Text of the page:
Other products that are ideal for Amazon or e-commerce in general are small and lightweight products. E-commerce has shaken up the interest a little bit with retail. It used to be that you’re putting your box or your packaging out on the retail shelf, and your packaging is having to sell your product. On e-commerce, it’s not necessarily that. What eats up your margin is your shipping costs. In fact, this is a little plug for Tom and Tracy and the product development side. You have to develop products with an awareness of how big the box is going to be for shipping. You start getting over a pound on a product, if you’re shipping goes way up, that eats into your profit. You’re going to want to take into consideration the size of your product. It doesn’t necessarily mean if you have a big and bulkier product that it’s not going to sell on Amazon. Mattresses sell a lot on Amazon and furniture as well, but they have the margins to accommodate that. You’re going to want to be very aware of your box size because of shipping when you’re selling on Amazon specifically and in the e-commerce platforms.

Another side point to selling on Amazon, people would say to me often it’s too expensive to sell on Amazon. That may be true. Amazon does take 15% of your sale right off the bat so that can eat up a little bit of your profit. If you’re doing Fulfilled By Amazon where Amazon’s shipping the packages to the shopper, then there’s the shipping fees and so forth. The good news about that is that when you’re shipping utilizing Amazon, you’re getting Amazon shipping rates which are phenomenal, that’s a big class to it. The margins of selling, if they take the 15% referral fee, then it is a custom marketing. If you are selling in a big-box store, if you are selling on your website, you’re going to have to pay money to market to get those shoppers to your website. If you think about that 15% that Amazon charges as a referral fee, it hurts a little bit. You’re like, “I wish I had a little bit more.” However, think about what you’re paying for. They’ve already done the marketing for you to put those shoppers there and make them available to you for just signing in and paying your membership fee. Think of those 15% not necessarily as a negative, but as a ready-made market place for you.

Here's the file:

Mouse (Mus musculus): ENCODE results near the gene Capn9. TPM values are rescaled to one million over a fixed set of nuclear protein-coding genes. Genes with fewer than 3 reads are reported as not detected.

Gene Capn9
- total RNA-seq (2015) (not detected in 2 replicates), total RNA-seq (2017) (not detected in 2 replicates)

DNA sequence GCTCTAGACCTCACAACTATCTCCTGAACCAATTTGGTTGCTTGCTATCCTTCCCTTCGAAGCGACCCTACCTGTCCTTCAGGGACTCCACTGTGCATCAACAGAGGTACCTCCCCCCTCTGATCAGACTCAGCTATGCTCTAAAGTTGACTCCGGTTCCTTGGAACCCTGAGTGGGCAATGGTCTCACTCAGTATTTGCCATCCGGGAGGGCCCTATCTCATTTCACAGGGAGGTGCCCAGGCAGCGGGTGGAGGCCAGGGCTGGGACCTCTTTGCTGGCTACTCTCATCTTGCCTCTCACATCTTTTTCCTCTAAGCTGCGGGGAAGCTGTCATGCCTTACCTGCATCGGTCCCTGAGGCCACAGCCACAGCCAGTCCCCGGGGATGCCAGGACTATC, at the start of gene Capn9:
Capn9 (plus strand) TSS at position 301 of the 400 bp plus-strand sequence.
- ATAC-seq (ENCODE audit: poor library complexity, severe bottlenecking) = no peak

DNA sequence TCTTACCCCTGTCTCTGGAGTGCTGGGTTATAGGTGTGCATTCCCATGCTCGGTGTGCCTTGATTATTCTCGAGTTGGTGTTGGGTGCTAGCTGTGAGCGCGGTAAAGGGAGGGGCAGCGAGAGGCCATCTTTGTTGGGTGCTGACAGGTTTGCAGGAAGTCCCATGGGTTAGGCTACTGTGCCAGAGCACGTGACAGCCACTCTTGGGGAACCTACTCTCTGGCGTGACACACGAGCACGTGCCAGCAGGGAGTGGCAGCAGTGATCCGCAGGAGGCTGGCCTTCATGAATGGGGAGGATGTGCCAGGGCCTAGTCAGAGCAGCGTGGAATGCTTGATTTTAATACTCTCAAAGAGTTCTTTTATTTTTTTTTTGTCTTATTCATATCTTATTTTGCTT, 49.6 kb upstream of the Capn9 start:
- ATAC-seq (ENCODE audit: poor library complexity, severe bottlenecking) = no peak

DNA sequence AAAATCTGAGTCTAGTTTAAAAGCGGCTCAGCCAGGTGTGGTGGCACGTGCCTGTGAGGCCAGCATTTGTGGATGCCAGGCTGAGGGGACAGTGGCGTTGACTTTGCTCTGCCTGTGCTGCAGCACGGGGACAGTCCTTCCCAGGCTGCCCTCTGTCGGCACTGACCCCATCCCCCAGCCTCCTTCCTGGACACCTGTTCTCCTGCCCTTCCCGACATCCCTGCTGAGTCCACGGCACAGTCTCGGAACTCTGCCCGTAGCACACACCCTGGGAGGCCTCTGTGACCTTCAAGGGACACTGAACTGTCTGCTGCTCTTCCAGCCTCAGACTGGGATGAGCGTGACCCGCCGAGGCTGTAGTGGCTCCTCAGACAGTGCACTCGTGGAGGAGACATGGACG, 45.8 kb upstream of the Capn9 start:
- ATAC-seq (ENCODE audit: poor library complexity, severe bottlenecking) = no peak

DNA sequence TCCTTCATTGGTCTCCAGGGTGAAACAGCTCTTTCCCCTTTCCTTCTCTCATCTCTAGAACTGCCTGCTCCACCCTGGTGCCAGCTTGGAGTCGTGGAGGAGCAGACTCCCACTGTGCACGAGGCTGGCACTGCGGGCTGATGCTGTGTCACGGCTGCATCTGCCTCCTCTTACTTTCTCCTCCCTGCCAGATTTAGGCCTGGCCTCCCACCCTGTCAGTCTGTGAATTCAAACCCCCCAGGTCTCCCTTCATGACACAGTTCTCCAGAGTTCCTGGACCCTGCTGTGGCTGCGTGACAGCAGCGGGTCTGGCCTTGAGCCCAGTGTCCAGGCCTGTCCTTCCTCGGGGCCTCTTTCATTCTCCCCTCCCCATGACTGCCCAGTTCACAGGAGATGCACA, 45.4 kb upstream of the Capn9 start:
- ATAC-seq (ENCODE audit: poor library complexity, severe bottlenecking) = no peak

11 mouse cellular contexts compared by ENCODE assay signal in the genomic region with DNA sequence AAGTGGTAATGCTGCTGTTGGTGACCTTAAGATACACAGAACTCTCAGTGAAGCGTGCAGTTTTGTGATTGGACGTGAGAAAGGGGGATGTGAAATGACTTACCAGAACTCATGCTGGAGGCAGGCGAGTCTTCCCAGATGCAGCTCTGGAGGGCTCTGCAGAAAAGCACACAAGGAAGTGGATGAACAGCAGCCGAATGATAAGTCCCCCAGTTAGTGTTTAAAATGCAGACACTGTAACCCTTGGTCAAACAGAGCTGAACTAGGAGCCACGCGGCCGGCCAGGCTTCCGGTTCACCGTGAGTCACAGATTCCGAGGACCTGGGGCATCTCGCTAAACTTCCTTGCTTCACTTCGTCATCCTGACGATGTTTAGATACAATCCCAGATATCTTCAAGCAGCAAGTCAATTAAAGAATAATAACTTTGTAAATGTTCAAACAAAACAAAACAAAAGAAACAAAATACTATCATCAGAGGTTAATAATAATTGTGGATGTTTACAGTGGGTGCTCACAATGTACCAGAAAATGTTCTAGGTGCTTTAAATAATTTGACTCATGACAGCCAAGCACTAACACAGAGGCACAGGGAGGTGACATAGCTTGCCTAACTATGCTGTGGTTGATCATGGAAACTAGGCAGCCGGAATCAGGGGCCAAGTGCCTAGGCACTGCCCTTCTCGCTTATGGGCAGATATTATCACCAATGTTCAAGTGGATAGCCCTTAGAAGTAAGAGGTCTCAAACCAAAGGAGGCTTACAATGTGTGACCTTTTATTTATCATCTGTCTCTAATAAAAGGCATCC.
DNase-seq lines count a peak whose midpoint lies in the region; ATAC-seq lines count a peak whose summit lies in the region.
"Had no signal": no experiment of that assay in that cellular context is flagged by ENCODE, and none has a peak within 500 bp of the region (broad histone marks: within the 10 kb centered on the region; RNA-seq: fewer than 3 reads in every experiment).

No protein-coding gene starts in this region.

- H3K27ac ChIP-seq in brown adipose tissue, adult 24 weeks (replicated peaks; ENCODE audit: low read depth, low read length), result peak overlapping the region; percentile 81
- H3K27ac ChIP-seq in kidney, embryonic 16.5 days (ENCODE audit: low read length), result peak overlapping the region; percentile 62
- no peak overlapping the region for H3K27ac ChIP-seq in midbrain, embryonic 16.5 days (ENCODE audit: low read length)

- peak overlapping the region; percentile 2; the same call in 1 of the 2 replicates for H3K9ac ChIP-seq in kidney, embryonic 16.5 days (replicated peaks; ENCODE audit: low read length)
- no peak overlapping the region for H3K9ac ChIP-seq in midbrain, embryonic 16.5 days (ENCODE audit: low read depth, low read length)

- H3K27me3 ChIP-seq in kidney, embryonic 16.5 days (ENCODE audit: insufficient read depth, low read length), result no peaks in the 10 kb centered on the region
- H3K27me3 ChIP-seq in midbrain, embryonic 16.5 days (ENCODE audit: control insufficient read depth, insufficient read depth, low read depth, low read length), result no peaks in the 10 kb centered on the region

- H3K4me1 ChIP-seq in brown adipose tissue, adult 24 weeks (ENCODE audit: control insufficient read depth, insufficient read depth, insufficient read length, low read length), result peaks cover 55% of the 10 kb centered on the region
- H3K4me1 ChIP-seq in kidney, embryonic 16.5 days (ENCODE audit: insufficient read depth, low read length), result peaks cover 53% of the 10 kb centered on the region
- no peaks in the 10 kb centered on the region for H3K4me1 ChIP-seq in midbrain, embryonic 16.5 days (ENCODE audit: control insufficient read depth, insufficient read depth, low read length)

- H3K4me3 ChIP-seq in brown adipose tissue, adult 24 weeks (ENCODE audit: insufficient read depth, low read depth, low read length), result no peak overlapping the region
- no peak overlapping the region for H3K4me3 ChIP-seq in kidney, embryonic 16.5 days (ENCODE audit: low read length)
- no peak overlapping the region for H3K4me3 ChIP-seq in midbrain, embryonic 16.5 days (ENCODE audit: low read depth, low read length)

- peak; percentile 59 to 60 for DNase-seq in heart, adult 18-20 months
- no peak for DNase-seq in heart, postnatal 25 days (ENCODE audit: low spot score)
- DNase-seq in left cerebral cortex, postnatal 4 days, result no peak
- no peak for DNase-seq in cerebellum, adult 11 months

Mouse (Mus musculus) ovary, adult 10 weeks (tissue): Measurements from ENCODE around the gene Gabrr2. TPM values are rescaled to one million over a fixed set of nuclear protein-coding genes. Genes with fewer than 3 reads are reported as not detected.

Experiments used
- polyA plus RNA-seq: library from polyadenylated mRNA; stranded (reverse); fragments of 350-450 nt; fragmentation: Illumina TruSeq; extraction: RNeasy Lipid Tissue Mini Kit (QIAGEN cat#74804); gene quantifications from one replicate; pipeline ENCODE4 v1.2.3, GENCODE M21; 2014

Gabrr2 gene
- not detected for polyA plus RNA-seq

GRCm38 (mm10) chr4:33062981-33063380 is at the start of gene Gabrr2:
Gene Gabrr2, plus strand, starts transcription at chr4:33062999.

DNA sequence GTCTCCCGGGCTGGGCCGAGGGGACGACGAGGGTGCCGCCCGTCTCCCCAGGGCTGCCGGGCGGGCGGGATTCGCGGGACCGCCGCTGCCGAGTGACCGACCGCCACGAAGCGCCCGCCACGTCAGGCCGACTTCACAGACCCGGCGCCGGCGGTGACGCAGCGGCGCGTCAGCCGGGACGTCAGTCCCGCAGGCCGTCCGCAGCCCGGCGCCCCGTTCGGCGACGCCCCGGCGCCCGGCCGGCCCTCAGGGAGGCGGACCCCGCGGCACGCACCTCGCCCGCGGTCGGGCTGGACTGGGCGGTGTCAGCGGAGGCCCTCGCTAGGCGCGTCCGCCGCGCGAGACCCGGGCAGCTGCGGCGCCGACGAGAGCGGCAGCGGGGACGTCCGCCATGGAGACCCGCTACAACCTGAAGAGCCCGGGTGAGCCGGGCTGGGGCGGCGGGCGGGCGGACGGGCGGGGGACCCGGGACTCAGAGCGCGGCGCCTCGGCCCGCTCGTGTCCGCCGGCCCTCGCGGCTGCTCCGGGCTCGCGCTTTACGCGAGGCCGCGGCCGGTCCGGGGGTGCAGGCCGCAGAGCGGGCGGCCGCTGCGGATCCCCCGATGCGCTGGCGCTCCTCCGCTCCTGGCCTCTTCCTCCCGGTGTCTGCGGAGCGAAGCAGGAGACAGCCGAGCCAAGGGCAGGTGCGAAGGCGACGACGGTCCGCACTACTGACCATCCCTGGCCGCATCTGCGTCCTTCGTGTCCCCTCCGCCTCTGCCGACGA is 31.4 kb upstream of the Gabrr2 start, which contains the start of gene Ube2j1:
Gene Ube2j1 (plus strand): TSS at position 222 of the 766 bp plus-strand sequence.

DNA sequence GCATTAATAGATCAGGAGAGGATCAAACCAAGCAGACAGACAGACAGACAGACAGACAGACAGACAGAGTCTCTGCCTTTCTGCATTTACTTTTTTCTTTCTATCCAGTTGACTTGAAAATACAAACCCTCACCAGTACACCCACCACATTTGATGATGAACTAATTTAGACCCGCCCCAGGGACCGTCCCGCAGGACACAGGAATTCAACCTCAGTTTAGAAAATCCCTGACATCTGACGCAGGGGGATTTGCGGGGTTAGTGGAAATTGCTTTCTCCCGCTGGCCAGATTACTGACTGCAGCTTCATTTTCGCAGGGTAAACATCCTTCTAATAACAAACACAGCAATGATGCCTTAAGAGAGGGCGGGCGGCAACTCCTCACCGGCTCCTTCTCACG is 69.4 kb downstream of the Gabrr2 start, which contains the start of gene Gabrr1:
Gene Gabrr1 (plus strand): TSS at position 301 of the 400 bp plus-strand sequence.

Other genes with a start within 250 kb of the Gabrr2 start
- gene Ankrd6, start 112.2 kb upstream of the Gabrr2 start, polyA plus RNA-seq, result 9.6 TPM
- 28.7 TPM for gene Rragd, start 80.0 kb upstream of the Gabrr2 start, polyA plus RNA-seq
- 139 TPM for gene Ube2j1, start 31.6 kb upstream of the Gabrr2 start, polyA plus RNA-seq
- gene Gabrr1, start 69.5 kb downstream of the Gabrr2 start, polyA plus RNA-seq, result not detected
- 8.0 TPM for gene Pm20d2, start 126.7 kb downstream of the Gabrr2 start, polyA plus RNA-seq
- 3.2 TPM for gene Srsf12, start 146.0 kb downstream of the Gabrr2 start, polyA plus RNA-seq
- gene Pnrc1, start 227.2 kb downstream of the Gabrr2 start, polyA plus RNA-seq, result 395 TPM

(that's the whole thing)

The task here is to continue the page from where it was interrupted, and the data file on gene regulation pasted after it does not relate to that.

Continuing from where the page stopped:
We talked a little bit about if your products are a little bit bigger, there could be some obstacles with selling as far as logistics go, but there are other obstacles to selling on Amazon that you might want to be aware of. First of all, category approval. Topicals, supplements, food, automotive, there is some barrier to entry with that. Amazon wants to keep their platform clean, and by clean, I mean legitimate products. If you’re selling food products, the FDA certificates have to be in place, topicals, and so forth. They are scrutinizing those products. If you’ve developed those products, most certainly you would have the certificates to support the chemicals and things used for the product and you’d be able to get through category approval. However, there is that obstacle. There’s hazmat. There are limitations to what you sell and what the postal carriers will take. Similar to that is on Amazon. They don’t want a bunch of flammable things within their warehouses like aerosols, certain gels, batteries, the list goes on and on as to what they may consider as hazmat. You might be aware that that exists. Can you overcome hazmat? Absolutely, with the right documentation, but it is a little bit of a barrier to entry.

One of the biggest obstacles I will say is competition. As Amazon has become more and more popular and because it’s a low-barrier entry, you just pay your $39.99 a month and you too can sell, there’s lots of competition. How to get through that competition can be an obstacle. Your listing will be side-by-side with others selling products just like yours just like it would be on a retail shelf, so that’s not any different. You can get into price wars. The competition may lower theirs by $5 and so you have to be aware of that. Unfortunately, there are some nasty competitors out there that aren’t necessarily playing by the rules. That does happen. I’ve heard some horror stories, but not often. There’s usually ways to correct that so those solutions are out there to overcome that; but know that it’s a Wild Wild West and you need to be on top of your listings when you’re selling an Amazon.

One of the other obstacles similar to that is the control of your product listing. If you are selling a product wholesale to a couple of boutiques around in your area, they can also sell that product on Amazon. You want to make sure that you put into place with your vendors a clause in your contract that maybe you don’t want them selling on Amazon. If you are going to sell your product yourself on Amazon and put the money into creating a great listing and ranking it up and marketing that, your business plan may be to retain ownership of that listing. You want to retain the control over that listing. If you’re selling a product to somebody wholesale, they may decide to sell it on Amazon as well, so it may be in your best interest to make sure that you have a clause in your contract saying that they’re not allowed to sell on Amazon or whatever other platforms that you’re trying to maintain control of.

PLH Is Your Product Right for Amazon? | Amazon Seller

Amazon Seller: You need to be on top of your listings when you’re selling on Amazon.